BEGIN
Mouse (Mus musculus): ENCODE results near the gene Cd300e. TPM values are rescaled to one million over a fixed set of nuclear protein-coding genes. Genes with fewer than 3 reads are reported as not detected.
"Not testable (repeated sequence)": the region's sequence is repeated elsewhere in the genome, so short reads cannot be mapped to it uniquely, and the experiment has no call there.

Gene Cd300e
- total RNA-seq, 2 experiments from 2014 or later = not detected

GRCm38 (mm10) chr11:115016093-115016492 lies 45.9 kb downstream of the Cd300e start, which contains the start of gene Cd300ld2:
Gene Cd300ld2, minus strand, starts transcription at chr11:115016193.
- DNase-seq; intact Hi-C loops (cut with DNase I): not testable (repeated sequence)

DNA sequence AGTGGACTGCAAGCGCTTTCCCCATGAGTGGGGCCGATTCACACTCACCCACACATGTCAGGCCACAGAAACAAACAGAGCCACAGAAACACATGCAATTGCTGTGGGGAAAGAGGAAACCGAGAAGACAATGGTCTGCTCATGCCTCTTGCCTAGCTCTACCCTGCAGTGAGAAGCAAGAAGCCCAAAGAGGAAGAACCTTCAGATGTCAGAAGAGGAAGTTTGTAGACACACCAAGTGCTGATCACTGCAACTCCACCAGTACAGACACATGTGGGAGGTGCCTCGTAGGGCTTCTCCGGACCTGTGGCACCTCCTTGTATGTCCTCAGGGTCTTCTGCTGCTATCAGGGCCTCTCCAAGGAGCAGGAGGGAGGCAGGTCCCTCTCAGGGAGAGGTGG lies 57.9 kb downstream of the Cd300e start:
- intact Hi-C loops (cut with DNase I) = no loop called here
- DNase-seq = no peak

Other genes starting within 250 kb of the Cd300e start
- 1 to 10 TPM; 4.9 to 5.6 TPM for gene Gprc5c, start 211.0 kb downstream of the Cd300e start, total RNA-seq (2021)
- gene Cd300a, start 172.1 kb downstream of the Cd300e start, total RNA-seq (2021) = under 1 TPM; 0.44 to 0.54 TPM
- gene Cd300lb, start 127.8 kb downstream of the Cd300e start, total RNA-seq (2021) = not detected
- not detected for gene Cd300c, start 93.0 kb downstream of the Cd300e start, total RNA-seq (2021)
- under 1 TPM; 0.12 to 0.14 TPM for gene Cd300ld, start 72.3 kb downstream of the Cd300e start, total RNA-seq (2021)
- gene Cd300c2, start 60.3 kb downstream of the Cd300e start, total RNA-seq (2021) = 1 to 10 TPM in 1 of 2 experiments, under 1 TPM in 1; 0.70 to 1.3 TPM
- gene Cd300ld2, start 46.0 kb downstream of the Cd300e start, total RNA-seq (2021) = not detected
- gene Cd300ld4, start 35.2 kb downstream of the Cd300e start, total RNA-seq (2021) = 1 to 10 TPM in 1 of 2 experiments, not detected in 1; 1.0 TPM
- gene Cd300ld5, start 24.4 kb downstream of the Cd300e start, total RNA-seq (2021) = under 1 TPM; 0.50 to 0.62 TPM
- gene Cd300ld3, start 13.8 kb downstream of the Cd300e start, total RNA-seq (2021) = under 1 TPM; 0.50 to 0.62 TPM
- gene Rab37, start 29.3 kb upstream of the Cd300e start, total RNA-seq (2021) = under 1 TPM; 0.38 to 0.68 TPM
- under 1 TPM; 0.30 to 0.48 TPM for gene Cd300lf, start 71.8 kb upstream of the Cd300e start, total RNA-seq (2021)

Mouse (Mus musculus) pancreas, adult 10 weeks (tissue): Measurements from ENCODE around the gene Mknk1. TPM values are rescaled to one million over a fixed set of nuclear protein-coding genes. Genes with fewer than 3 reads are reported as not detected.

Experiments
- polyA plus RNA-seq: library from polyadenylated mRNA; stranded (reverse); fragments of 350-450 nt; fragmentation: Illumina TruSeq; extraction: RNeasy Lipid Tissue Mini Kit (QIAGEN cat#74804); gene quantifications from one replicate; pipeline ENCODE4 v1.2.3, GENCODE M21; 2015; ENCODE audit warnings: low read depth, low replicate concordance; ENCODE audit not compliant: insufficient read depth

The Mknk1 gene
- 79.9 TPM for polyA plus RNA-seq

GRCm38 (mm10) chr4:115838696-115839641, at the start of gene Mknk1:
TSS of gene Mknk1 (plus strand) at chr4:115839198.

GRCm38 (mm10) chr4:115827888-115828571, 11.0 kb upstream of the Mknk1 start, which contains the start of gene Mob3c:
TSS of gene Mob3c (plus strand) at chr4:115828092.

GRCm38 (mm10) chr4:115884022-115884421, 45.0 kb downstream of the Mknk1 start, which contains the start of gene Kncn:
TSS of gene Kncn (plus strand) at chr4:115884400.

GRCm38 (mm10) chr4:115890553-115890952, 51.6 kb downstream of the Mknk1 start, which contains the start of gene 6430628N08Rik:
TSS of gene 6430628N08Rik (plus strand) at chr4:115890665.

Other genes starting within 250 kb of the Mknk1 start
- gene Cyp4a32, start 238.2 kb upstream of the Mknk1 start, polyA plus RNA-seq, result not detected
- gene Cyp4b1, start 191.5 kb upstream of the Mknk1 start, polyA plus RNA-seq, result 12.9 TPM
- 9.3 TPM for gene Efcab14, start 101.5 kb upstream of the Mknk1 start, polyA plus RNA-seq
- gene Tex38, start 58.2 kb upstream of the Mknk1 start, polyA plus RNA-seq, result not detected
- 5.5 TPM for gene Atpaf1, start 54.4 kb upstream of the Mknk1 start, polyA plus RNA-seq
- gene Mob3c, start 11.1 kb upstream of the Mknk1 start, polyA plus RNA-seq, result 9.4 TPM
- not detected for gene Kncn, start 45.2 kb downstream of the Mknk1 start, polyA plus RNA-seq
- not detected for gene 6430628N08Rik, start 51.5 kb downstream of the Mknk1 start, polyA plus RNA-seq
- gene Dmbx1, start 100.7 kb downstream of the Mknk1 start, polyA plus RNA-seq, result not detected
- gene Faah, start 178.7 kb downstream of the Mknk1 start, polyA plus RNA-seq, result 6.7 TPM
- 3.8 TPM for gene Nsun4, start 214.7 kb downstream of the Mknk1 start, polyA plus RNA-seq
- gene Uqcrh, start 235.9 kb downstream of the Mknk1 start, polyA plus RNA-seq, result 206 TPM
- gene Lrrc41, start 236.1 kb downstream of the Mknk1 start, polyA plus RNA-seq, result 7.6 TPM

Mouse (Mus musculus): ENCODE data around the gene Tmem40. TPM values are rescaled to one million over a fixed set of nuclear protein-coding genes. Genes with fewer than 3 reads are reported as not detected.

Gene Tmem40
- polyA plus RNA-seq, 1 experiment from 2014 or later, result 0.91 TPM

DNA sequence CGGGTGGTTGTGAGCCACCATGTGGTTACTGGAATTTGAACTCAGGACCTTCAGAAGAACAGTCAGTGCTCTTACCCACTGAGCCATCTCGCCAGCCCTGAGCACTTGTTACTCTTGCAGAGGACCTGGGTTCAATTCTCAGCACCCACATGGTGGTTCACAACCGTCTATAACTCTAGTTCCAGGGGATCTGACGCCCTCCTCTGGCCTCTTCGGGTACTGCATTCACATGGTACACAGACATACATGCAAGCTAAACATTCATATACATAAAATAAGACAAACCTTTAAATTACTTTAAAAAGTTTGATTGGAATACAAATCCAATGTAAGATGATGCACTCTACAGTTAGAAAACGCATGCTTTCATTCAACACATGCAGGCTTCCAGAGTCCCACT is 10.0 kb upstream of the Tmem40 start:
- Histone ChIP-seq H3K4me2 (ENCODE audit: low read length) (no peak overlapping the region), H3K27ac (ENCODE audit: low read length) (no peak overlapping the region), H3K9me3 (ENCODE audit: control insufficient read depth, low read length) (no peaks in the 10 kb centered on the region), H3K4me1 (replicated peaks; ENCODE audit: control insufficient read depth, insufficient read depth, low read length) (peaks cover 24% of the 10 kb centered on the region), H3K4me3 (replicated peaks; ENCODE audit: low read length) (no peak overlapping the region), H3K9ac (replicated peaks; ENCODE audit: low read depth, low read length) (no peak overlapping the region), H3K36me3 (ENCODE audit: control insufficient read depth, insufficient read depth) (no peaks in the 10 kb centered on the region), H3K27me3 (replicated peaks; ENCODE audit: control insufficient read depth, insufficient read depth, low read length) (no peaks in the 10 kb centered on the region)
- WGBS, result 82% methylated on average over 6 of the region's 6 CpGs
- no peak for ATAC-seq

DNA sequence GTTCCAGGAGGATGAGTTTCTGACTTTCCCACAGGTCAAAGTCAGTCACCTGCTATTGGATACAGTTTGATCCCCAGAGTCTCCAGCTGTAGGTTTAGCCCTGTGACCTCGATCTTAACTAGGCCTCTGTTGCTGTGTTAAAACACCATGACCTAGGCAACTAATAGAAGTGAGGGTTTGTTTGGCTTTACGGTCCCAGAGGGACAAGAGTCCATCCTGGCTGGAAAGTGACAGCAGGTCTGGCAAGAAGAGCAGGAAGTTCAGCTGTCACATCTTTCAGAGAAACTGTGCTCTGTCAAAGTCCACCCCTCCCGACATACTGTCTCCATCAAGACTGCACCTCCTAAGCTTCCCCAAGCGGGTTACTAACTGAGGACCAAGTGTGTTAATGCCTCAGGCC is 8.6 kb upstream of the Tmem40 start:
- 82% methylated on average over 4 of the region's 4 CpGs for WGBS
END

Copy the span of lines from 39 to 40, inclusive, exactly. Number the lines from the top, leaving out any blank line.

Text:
- gene Cyp4b1, start 191.5 kb upstream of the Mknk1 start, polyA plus RNA-seq, result 12.9 TPM
- 9.3 TPM for gene Efcab14, start 101.5 kb upstream of the Mknk1 start, polyA plus RNA-seq